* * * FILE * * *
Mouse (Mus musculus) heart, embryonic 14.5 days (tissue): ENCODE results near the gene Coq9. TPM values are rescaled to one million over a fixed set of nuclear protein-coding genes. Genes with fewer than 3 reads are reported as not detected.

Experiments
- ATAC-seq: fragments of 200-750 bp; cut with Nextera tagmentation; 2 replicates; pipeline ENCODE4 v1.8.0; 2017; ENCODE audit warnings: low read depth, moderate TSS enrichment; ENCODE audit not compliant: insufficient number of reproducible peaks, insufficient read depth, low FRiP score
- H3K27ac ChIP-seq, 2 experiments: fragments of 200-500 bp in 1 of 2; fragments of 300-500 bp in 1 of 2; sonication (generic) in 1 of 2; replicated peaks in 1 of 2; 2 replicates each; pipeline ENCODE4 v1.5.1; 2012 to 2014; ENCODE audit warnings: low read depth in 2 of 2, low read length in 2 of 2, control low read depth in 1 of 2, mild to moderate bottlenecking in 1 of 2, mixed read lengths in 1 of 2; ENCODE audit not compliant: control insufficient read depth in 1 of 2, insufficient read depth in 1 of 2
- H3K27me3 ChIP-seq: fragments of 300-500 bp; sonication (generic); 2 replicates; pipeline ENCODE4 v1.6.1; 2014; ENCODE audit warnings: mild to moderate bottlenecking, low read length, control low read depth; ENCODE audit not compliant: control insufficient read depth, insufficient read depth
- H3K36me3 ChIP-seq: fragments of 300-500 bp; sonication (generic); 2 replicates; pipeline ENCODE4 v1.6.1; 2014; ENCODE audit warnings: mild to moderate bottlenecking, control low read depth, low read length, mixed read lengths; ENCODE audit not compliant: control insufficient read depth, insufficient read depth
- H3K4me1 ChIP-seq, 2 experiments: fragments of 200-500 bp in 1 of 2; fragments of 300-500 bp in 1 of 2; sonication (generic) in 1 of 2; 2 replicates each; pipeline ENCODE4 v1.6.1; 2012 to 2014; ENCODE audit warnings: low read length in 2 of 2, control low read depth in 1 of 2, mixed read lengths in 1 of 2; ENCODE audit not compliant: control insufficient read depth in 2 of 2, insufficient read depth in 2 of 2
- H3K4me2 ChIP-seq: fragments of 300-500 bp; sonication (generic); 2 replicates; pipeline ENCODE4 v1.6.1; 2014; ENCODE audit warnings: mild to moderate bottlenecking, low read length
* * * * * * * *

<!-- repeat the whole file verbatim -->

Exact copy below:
Mouse (Mus musculus) heart, embryonic 14.5 days (tissue): ENCODE results near the gene Coq9. TPM values are rescaled to one million over a fixed set of nuclear protein-coding genes. Genes with fewer than 3 reads are reported as not detected.

Experiments
- ATAC-seq: fragments of 200-750 bp; cut with Nextera tagmentation; 2 replicates; pipeline ENCODE4 v1.8.0; 2017; ENCODE audit warnings: low read depth, moderate TSS enrichment; ENCODE audit not compliant: insufficient number of reproducible peaks, insufficient read depth, low FRiP score
- H3K27ac ChIP-seq, 2 experiments: fragments of 200-500 bp in 1 of 2; fragments of 300-500 bp in 1 of 2; sonication (generic) in 1 of 2; replicated peaks in 1 of 2; 2 replicates each; pipeline ENCODE4 v1.5.1; 2012 to 2014; ENCODE audit warnings: low read depth in 2 of 2, low read length in 2 of 2, control low read depth in 1 of 2, mild to moderate bottlenecking in 1 of 2, mixed read lengths in 1 of 2; ENCODE audit not compliant: control insufficient read depth in 1 of 2, insufficient read depth in 1 of 2
- H3K27me3 ChIP-seq: fragments of 300-500 bp; sonication (generic); 2 replicates; pipeline ENCODE4 v1.6.1; 2014; ENCODE audit warnings: mild to moderate bottlenecking, low read length, control low read depth; ENCODE audit not compliant: control insufficient read depth, insufficient read depth
- H3K36me3 ChIP-seq: fragments of 300-500 bp; sonication (generic); 2 replicates; pipeline ENCODE4 v1.6.1; 2014; ENCODE audit warnings: mild to moderate bottlenecking, control low read depth, low read length, mixed read lengths; ENCODE audit not compliant: control insufficient read depth, insufficient read depth
- H3K4me1 ChIP-seq, 2 experiments: fragments of 200-500 bp in 1 of 2; fragments of 300-500 bp in 1 of 2; sonication (generic) in 1 of 2; 2 replicates each; pipeline ENCODE4 v1.6.1; 2012 to 2014; ENCODE audit warnings: low read length in 2 of 2, control low read depth in 1 of 2, mixed read lengths in 1 of 2; ENCODE audit not compliant: control insufficient read depth in 2 of 2, insufficient read depth in 2 of 2
- H3K4me2 ChIP-seq: fragments of 300-500 bp; sonication (generic); 2 replicates; pipeline ENCODE4 v1.6.1; 2014; ENCODE audit warnings: mild to moderate bottlenecking, low read length